Week 3: Mayan Ceremonia at Kaj’yup

Kaj’yup, an ancient ruins located on a small hill overlooking Rabinal, is considered to be the most sacred historical and cultural site of the Achí people (Achí is name for the Mayan group that lives in Rabinal and surrounding areas). According to oral tradition, Kaj’yup was and is the home of Rabinal-Achí, the once living Achí prince who continues to watch over the people of Rabinal as a guardian spirit.

View of Kaj'yup, overlooking Rabinal

View of Kaj’yup, overlooking Rabinal

Each year, the entire group of Voces y Manos scholarship students, volunteers, and parents of scholarship recipients travels to Kaj’yup to learn about and practice a traditional Mayan ceremony. The Mayan ceremony gives us volunteers an opportunity to deepen our understanding of Mayan traditions, it helps students build knowledge and pride in their own culture, and it gives the entire group an opportunity to build relationships outside the context of the classroom.

On Sunday morning, we met in plaza of Rabinal at 6:00 am, just as the sun was rising. There, we met up with Manuel, a longtime Voces y Manos advisor who leads the ceremony each year. After a quick head count, we followed Manuel up the hillside to Kaj’yup. The hike took us just over and hour, and when we arrived the sun was high in the sky.

The group hiking up to Kajyup

The group hiking up to Kajyup

We all drank water voraciously and socialized as we waited for Manuel to set up the materials for the ceremony. Manuel was accompanied by his 6 year old son, Josué, who was at Kaj’yup for the first time.  Josue seemed excited to be able to help his dad, and hang out with “the big kids”.

Manuel and Josue preparing for the  ceremony

Manuel and Josue preparing for the ceremony

The ceremony centered around a small offering which consisted of candles, incense, sugar, bread, sesame seeds, and other items. As the fire burned, the items of the offering mixed together releasing a sweet smell into the air. Manuel explained to students about the four cardinal directions that are of great importance in the Mayan tradition. The students turned East, then West, then North, then South, and with each turn, Manuel blew a long, echoing note into a conch shell. As the fire burned down to ashes after an hour or so, students shared reflections with one another about their experience in the Voces y Manos program. Several of the older students welcomed younger students into the program, and mentioned that they were grateful to Fundación Nueva Esperanza and Voces y Manos for the learning opportunities these organizations had provided them. This was the younger group of students’ official welcome into the Voces y Manos family.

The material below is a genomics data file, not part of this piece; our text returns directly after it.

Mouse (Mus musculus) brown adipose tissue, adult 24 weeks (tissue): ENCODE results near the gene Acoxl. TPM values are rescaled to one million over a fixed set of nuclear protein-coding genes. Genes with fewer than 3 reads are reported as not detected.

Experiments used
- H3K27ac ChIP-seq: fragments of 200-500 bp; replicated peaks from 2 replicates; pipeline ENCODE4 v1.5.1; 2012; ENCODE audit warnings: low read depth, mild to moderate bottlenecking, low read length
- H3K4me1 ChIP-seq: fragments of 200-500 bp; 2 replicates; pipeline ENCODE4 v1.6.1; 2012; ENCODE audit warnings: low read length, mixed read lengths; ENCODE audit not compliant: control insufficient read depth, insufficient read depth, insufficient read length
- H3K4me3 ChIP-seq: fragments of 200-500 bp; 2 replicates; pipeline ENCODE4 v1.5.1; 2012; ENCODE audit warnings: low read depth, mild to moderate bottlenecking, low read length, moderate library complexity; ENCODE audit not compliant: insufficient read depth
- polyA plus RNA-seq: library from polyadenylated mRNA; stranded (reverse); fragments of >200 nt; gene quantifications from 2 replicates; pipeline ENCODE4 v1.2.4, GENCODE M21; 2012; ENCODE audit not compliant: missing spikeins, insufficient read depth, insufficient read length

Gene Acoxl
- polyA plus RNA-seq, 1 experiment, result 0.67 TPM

Group Photo at Kajyup

Group Photo at Kajyup

We all thanked Manuel for leading us in the ceremony, then headed down to the the hill to make fruit salad. Each student had brought a piece of fruit to contribute to the salad, and we ended up with a fruit salad that can only be described as epic (quantity as well as quality). It was the perfect way the end the day. We all left the Mayan Ceremony closer and more united as a group than ever before, and ready for the community work to follow in the weeks ahead.

6-eating fruit salad

Fruit Salad Hit the Spot!



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